White House may help charity avoid hiring gays

By Laura Meckler

Associated Press

WASHINGTON – Urged on by the Salvation Army, the White House is considering new regulations that would allow taxpayer-funded religious groups to bypass local and state laws that bar discrimination against gay people.

The Salvation Army pressed for the change when asked by White House officials to name the barriers churches face in working with government. In return for making the regulatory change, the Army agreed to lobby Congress to pass legislation opening more government programs to religious charities, according to an internal Salvation Army document.

According to the document, the administration had made a firm commitment to make the change once the legislation moves through Congress, though White House and Salvation Army officials said today that no final decision had been made.

At issue are increasingly popular state and local laws that bar discrimination against gays and lesbians. Some ban discrimination in hiring; others require employers to offer health insurance and other benefits to the domestic partners of gay employees. Typically, these laws do not apply to religious groups. But it’s not clear whether groups lose that exemption once they accept taxpayer dollars.

The Army, a Christian church that operates a national network of social services, wants federal regulations to bar state and local governments from enforcing these laws toward religious organizations when they do accept government money, said Salvation Army spokesman David Fuscus.

But President Bush could rewrite a federal regulation to ban enforcement of these laws for religious groups that get federal dollars, which often pass through local and state government.

The Salvation Army internal report suggests that its chances of seeing the regulatory change will improve with the passage of legislation pending in Congress. That legislation, often called “charitable choice,” gives churches, synagogues and other religious groups the right to compete for government money without divorcing themselves from their religious character.

“It is important that the Army’s support for the White House’s activities occur simultaneously with efforts to achieve the Army’s objectives,” said the document. “The White House has already said that they are committed to move on the Army’s objectives when the legislation carrying the charitable choice provisions passes the House of Representatives.”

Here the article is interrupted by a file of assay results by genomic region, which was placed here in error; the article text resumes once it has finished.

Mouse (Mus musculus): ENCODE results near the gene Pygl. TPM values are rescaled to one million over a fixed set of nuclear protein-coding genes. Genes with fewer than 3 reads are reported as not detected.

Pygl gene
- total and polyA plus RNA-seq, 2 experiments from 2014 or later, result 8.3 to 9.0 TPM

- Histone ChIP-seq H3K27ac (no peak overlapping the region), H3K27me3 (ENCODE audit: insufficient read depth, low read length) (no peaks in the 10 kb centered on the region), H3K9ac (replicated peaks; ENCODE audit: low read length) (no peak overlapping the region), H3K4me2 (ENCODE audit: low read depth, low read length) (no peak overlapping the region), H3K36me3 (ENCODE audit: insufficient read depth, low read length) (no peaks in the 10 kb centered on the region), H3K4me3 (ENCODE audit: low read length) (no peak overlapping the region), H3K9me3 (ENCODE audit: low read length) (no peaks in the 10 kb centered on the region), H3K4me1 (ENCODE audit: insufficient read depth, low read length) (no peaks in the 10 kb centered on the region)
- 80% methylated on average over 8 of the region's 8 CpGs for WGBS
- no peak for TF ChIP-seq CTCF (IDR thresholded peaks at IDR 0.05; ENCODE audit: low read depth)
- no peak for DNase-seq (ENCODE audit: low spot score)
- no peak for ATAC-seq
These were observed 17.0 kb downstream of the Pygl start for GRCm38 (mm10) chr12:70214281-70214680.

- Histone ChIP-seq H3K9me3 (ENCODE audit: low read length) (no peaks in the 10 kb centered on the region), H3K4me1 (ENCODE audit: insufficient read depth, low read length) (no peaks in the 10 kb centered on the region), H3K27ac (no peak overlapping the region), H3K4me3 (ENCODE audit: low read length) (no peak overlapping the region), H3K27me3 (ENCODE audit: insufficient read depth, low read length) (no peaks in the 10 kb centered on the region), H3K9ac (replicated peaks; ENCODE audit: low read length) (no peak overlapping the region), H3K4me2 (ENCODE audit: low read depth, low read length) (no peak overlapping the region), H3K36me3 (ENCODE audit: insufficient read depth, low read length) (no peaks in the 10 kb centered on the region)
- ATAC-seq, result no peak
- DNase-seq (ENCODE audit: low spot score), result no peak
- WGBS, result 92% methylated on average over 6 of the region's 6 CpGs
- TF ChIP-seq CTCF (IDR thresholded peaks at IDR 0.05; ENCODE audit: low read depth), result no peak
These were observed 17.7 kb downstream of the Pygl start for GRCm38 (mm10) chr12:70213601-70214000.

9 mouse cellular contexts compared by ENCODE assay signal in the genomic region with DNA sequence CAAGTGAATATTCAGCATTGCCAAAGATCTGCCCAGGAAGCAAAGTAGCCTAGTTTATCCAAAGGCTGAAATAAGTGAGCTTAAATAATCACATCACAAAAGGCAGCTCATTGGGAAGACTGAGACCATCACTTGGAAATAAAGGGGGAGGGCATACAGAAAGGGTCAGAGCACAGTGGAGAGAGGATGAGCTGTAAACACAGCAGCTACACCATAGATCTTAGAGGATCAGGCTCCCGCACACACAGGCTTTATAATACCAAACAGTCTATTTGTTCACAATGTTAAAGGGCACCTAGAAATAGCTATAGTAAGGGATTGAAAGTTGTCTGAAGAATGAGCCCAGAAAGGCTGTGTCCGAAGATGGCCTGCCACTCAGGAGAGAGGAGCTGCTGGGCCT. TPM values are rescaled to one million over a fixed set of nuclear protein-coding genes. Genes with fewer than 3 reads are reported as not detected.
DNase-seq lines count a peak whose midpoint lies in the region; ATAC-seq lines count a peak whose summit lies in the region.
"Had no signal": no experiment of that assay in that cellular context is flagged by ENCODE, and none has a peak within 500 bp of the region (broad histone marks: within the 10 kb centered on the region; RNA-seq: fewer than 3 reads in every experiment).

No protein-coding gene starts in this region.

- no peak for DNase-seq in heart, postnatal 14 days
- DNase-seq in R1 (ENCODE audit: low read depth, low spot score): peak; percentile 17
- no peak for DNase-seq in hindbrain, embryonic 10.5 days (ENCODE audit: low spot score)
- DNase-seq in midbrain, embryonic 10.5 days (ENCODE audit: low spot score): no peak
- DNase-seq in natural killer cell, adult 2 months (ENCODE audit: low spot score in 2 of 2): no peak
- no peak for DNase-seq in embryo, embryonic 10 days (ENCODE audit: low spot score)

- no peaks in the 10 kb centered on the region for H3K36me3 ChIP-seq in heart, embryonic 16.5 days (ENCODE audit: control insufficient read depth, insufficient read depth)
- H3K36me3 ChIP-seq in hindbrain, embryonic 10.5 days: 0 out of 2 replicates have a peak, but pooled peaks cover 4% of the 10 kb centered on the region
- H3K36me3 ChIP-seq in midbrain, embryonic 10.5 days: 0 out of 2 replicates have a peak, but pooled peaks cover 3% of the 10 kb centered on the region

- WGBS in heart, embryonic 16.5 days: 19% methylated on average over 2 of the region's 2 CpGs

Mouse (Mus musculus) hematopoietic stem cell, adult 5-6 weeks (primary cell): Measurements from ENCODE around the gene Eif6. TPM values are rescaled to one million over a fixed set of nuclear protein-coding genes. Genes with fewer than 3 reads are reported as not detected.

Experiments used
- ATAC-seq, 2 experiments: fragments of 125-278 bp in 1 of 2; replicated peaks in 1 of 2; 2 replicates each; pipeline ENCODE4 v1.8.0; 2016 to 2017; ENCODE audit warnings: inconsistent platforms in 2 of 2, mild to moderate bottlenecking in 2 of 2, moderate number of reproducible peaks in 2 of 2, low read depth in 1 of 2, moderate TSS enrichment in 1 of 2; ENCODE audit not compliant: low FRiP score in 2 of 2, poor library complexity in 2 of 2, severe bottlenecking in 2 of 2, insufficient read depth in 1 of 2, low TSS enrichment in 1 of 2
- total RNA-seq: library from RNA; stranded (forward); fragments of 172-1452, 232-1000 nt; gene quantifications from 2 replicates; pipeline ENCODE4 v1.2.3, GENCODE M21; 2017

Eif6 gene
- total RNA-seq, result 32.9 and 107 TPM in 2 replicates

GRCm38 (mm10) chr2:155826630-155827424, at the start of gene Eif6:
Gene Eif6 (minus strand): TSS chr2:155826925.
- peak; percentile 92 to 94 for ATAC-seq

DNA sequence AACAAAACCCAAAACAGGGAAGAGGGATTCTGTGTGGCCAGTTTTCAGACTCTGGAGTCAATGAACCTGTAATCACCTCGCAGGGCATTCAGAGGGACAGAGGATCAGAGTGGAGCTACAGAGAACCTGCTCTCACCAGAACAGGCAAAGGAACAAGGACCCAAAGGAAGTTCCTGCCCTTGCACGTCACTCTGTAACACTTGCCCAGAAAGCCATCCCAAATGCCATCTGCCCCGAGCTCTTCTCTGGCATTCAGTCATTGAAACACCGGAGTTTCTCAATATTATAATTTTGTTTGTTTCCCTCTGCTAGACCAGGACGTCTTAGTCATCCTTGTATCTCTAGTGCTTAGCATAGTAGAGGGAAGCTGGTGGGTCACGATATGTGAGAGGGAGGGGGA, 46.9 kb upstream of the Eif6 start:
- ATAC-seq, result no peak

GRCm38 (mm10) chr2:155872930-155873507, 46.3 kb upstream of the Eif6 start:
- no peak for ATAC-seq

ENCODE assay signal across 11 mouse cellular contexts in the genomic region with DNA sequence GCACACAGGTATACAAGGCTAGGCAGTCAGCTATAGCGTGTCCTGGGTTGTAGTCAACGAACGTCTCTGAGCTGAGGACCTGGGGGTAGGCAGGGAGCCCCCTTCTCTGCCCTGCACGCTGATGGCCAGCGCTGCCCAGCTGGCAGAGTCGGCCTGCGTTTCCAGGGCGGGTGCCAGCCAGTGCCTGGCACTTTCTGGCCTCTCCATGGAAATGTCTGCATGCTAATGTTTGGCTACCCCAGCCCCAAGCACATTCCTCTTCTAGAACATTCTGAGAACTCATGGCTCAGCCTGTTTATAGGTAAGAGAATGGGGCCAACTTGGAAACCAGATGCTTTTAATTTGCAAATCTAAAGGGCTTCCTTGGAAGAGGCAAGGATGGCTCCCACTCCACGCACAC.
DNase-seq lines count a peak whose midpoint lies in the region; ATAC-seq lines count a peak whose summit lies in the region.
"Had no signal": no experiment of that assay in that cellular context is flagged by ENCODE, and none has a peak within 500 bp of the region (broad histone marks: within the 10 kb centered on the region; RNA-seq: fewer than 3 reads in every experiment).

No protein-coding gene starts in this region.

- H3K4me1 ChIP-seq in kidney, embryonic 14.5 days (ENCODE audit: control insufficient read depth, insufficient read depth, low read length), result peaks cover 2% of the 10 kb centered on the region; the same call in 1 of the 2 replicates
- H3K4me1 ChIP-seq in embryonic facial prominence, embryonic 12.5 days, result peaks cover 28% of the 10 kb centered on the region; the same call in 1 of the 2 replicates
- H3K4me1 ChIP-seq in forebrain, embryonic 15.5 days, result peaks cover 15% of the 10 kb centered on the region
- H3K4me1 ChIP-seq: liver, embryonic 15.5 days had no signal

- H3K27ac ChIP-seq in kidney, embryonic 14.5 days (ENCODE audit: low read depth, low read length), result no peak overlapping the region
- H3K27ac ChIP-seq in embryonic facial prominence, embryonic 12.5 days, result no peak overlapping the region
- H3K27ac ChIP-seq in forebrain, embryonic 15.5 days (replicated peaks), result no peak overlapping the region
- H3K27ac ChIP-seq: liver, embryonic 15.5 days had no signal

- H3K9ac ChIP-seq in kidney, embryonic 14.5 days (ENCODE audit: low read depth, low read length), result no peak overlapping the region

The report said the Salvation Army would enlist more than 100 of its leaders to lobby members of Congress for the legislation “in a prearranged agreement with the White House.”

It report added that White House officials want to move the legislation first “and use the political momentum of this” to push through the regulatory change. It said the White House had made a firm commitment to act on the issue after the legislation was approved.

The White House denied today that there was a relationship between the Salvation Army’s support and the change in regulation. Asked if there was a trade-off, spokesman Ari Fleischer said, “Oh no, absolutely not.” He added that there never has been a deal and that the author of the report misread the administration’s position. “They’ve been advised of that.”

But the White House did not deny that it believes religious groups should be allowed to discriminate in hiring, even if they take taxpayer dollars. “The administration fully supports the civil rights law, which allows religious organizations the right to hire people in keeping with their own faith’s traditions,” said spokeswoman Karen Hughes.

The Salvation Army said today that the report overstated the strategic relationship between the two issues.

“The bottom line was that the Army was talking with the White House about this. The White House was looking at the issue. They had made no commitment to act,” Fuscus said. He said that passages in the report linking the legislation and the regulation were “someone’s opinion. That was not a strategic plan from the White House.”

But he said the issues are related in content because local anti-discrimination laws could discourage the Salvation Army and other religious groups from taking government money to provide social services.

“As long as there is a debate out there about these issues, this is a very good time for these issues to be addressed,” Fuscus said.

He added that the Salvation Army has no interest in even asking about sexual orientation in hiring staff for most of its 55,000 positions. But it does believe it should retain the right to reject gays for ministerial positions.

“As a church, the Army does insist that those people who have religious responsibilities, who are ministers, share the theology and lifestyle of the church,” he said.

The Salvation Army report was first reported in The Washington Post today, and Fuscus confirmed its content.

The administration came under immediate attack for its plans. “The administration appears to be engaging in back-room deals to ensure that federally funded discrimination remains legal,” said David Smith of the Human Rights Campaign, a gay rights group.

Copyright ©2001 Associated Press. All rights reserved. This material may not be published, broadcast, rewritten, or redistributed.

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